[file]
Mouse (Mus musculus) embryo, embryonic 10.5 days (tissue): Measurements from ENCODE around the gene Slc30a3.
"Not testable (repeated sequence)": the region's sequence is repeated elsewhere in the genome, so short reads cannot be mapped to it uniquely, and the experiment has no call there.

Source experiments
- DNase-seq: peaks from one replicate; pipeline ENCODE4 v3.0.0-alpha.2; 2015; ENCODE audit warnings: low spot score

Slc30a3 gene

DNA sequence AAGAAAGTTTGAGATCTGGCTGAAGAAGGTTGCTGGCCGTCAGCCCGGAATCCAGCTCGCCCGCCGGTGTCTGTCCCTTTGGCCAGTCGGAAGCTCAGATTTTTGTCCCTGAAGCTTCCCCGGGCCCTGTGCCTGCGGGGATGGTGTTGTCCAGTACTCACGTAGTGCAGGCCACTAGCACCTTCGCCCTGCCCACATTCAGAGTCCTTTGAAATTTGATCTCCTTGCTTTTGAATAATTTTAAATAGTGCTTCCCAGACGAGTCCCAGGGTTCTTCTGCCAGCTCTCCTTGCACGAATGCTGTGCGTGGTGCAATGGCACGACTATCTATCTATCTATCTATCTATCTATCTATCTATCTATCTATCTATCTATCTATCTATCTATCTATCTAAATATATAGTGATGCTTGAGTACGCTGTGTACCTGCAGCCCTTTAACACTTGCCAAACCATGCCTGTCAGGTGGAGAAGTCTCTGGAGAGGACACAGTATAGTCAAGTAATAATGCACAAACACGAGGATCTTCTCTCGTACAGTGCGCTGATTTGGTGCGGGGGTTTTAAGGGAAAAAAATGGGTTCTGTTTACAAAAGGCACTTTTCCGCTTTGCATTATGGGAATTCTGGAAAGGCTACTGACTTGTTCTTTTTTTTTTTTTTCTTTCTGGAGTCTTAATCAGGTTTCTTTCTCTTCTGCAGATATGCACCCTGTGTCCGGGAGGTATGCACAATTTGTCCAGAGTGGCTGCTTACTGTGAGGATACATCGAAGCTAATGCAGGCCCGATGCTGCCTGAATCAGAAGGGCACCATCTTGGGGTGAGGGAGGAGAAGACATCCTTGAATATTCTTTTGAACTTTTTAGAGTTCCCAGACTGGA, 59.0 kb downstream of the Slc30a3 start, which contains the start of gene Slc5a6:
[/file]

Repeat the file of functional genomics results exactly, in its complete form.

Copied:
Mouse (Mus musculus) embryo, embryonic 10.5 days (tissue): Measurements from ENCODE around the gene Slc30a3.
"Not testable (repeated sequence)": the region's sequence is repeated elsewhere in the genome, so short reads cannot be mapped to it uniquely, and the experiment has no call there.

Source experiments
- DNase-seq: peaks from one replicate; pipeline ENCODE4 v3.0.0-alpha.2; 2015; ENCODE audit warnings: low spot score

Slc30a3 gene

DNA sequence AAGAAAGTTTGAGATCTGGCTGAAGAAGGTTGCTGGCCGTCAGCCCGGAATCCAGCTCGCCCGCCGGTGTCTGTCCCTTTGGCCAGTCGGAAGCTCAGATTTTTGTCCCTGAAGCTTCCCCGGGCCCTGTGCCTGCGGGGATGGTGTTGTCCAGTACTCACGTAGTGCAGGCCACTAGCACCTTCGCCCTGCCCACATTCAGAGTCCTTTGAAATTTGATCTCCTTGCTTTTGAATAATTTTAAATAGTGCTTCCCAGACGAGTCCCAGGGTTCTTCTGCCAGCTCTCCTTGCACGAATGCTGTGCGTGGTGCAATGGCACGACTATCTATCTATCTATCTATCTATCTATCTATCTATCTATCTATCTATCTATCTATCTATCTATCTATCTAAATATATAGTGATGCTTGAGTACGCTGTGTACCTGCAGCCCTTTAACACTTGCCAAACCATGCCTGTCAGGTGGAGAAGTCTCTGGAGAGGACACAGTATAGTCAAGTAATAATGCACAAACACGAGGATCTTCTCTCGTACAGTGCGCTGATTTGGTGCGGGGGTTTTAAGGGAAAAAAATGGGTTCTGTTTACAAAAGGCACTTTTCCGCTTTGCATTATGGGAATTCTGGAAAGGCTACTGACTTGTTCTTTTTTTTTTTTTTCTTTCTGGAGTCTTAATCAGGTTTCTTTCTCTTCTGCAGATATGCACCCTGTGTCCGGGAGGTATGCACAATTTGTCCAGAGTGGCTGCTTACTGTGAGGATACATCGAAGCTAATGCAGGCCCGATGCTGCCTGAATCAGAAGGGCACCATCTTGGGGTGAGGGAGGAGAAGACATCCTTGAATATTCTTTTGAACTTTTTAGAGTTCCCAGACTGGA, 59.0 kb downstream of the Slc30a3 start, which contains the start of gene Slc5a6: